Remarkably, given how difficult and often unhappy Cheever’s life was, his two oldest children, Ben and Susan, became writers. Susan has even written books about her own alcoholism and sex addiction. And the two of them have been the most vigilant stewards of his legacy, tending his copyrights and reprints and trying to ensure that there are enough royalties to keep their mother provided for. The youngest child, Federico, or Fred, as he is known, is a law professor at the University of Denver and leaves most of the literary dealings to his siblings.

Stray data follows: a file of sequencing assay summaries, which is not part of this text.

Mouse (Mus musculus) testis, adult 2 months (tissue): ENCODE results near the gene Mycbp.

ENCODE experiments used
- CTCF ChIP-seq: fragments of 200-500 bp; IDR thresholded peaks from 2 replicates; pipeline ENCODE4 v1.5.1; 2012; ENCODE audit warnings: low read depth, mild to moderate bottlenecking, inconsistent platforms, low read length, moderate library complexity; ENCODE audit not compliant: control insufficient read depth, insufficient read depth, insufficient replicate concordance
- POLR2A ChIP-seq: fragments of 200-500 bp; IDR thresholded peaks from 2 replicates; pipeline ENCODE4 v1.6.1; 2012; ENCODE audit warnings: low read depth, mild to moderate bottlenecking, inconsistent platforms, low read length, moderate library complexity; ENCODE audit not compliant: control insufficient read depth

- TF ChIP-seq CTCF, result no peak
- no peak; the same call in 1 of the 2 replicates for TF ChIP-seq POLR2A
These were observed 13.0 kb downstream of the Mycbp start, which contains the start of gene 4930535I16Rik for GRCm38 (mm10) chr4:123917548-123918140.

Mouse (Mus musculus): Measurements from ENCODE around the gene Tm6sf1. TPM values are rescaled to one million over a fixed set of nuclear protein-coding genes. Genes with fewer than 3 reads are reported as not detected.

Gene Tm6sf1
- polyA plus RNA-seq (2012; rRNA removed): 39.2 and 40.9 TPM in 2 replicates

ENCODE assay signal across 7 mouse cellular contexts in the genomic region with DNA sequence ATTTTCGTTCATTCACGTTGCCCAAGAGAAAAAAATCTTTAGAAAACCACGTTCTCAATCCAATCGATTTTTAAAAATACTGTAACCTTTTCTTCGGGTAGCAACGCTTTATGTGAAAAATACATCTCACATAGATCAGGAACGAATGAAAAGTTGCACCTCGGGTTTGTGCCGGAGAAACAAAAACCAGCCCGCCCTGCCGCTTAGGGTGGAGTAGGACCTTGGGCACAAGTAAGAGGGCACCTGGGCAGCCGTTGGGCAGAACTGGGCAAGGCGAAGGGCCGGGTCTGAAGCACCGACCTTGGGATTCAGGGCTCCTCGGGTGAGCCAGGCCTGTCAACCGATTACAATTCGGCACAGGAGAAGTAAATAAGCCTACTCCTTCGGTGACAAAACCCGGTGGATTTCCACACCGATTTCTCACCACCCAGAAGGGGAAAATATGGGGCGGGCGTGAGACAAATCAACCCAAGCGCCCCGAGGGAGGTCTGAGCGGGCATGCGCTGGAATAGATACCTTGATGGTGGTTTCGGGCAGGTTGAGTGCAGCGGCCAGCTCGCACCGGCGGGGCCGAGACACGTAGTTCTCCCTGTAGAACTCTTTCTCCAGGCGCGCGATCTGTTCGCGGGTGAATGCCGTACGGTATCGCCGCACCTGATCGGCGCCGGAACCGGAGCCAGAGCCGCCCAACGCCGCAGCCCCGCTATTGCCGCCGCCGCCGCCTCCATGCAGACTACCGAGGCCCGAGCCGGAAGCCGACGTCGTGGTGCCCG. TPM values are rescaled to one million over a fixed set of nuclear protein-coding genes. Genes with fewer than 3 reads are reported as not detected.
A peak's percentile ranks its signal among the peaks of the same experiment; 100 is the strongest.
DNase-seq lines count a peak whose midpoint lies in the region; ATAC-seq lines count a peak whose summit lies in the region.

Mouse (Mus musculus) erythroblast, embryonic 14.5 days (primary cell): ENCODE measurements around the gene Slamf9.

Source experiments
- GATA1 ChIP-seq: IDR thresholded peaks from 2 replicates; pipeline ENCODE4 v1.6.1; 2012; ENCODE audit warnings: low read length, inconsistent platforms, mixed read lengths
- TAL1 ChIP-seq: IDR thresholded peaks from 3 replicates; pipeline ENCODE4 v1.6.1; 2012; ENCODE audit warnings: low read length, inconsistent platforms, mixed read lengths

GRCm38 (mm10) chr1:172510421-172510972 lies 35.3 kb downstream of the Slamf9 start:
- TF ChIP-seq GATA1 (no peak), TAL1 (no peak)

Susan Cheever told me recently that she thought her mother had probably guessed Cheever’s secret very early in their marriage, but that the children did not, even toward the end of his life when their father began bringing young men home for meals and to help around. “To say we didn’t have a clue would be disingenuous,” Fred said. “There were clues everywhere, but we just weren’t interested in pursuing them.” (There were clues, not least, in the fiction itself, starting with a section in “The Wapshot Chronicle” that begins, uncomfortably: “And now we come to the unsavory or homosexual part of our tale and any disinterested reader is encouraged to skip.”) “None of us wanted to see that about our father,” Fred went on, “and so none of us did.”